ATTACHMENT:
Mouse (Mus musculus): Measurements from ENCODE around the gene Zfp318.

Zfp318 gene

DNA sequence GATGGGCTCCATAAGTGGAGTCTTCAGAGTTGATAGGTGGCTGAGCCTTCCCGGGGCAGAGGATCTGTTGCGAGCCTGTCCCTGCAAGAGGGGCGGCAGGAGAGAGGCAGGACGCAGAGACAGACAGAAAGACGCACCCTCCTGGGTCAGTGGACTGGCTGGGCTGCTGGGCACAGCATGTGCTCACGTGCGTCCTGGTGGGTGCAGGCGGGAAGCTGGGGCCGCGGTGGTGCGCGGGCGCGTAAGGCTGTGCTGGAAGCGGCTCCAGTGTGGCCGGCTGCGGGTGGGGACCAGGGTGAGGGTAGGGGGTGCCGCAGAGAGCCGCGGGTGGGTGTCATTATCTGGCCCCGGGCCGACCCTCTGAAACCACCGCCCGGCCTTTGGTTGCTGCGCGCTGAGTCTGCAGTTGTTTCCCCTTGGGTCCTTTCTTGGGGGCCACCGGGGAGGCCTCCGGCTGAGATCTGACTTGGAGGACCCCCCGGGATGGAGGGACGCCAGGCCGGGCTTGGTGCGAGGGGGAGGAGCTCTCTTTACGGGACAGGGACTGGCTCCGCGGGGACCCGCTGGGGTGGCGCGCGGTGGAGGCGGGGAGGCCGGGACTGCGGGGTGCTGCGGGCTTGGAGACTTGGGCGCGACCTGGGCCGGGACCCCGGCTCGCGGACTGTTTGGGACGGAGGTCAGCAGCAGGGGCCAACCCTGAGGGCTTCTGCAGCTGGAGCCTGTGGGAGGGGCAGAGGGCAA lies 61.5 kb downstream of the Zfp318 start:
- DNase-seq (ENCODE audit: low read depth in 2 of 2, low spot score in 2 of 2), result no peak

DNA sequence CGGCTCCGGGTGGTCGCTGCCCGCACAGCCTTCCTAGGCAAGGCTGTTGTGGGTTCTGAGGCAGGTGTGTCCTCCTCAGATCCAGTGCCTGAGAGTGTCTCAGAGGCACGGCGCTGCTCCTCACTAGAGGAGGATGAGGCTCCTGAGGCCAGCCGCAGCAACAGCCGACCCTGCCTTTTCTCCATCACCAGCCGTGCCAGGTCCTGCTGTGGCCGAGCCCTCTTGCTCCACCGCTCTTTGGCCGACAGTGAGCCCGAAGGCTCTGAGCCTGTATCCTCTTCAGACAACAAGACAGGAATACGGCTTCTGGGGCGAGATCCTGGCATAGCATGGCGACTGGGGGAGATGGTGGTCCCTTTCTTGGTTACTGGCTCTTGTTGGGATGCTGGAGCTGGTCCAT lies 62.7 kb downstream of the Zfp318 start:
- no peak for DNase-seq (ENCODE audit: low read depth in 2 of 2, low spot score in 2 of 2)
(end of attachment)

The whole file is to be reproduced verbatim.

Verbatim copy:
Mouse (Mus musculus): Measurements from ENCODE around the gene Zfp318.

Zfp318 gene

DNA sequence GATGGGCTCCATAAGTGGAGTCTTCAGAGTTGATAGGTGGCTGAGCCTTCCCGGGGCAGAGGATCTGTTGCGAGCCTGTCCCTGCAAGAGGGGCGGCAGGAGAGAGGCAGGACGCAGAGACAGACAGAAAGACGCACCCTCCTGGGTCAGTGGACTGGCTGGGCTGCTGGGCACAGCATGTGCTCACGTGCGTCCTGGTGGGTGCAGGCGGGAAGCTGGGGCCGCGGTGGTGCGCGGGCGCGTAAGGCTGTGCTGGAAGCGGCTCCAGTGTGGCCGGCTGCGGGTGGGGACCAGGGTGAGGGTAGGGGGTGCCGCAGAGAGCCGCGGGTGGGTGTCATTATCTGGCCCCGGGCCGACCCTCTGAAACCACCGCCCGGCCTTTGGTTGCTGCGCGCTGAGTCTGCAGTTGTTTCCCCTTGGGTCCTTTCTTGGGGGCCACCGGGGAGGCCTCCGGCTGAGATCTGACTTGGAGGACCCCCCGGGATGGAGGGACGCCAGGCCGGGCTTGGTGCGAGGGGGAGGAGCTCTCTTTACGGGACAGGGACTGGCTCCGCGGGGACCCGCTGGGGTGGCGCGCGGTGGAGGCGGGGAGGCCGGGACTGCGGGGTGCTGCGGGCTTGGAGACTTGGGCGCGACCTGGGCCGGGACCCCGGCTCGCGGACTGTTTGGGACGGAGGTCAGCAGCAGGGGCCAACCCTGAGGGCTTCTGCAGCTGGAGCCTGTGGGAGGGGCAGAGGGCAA lies 61.5 kb downstream of the Zfp318 start:
- DNase-seq (ENCODE audit: low read depth in 2 of 2, low spot score in 2 of 2), result no peak

DNA sequence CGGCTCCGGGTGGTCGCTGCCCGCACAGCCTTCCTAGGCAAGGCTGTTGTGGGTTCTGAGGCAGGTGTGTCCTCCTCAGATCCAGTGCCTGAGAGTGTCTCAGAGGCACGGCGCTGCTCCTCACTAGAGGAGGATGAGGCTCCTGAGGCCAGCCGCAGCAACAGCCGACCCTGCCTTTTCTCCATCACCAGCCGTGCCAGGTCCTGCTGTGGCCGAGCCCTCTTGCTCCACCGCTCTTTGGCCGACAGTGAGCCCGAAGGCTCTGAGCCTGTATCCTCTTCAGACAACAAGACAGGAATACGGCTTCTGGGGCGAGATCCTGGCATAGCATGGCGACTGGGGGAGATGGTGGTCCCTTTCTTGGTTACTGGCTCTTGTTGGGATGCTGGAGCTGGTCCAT lies 62.7 kb downstream of the Zfp318 start:
- no peak for DNase-seq (ENCODE audit: low read depth in 2 of 2, low spot score in 2 of 2)